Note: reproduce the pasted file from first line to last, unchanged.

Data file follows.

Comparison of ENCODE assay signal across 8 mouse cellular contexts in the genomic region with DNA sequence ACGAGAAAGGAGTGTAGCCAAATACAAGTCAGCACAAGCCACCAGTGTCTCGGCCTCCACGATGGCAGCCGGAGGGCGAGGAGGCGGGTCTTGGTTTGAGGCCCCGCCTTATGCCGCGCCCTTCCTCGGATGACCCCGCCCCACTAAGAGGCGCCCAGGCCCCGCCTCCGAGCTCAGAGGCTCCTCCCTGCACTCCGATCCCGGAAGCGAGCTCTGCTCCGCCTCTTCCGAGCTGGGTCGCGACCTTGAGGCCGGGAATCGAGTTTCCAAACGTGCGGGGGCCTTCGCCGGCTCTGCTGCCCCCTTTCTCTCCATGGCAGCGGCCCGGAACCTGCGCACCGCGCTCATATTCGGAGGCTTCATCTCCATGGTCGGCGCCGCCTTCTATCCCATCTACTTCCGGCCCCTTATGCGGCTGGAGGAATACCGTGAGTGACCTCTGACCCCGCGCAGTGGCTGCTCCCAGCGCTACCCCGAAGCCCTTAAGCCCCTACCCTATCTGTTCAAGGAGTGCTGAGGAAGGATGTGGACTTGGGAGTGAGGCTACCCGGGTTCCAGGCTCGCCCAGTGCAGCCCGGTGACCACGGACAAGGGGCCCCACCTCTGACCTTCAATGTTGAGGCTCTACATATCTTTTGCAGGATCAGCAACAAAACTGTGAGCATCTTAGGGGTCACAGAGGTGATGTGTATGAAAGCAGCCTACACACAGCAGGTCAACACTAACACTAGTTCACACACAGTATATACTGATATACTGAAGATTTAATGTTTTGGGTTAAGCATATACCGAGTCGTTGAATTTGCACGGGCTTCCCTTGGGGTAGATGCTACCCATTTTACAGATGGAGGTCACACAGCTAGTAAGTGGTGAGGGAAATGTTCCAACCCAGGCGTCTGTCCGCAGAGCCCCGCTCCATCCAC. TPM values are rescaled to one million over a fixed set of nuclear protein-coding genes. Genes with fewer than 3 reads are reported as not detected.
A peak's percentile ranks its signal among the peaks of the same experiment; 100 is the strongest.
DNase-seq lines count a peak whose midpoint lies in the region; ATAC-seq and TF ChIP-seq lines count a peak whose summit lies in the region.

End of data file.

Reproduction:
Comparison of ENCODE assay signal across 8 mouse cellular contexts in the genomic region with DNA sequence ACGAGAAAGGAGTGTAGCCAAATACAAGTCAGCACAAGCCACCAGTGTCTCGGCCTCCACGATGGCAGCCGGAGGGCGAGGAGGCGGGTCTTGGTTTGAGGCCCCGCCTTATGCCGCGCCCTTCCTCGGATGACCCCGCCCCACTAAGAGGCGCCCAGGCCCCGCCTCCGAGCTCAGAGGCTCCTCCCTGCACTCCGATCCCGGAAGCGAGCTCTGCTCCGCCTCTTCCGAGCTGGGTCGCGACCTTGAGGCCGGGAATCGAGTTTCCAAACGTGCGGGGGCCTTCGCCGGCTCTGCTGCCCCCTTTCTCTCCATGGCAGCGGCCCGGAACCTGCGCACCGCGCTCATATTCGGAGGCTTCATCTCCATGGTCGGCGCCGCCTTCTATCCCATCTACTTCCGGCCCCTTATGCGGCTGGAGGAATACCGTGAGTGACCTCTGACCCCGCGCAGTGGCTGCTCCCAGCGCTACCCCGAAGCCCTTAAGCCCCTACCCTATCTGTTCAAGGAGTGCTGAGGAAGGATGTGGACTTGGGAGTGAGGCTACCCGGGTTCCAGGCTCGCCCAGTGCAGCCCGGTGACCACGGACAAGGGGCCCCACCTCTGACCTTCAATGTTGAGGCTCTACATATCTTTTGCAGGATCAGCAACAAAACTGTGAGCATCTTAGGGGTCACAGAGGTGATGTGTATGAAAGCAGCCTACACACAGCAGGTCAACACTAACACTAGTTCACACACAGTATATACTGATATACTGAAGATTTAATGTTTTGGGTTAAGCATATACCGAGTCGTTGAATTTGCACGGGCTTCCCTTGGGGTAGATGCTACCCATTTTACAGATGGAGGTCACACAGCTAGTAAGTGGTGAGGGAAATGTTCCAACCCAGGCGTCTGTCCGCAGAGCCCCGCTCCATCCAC. TPM values are rescaled to one million over a fixed set of nuclear protein-coding genes. Genes with fewer than 3 reads are reported as not detected.
A peak's percentile ranks its signal among the peaks of the same experiment; 100 is the strongest.
DNase-seq lines count a peak whose midpoint lies in the region; ATAC-seq and TF ChIP-seq lines count a peak whose summit lies in the region.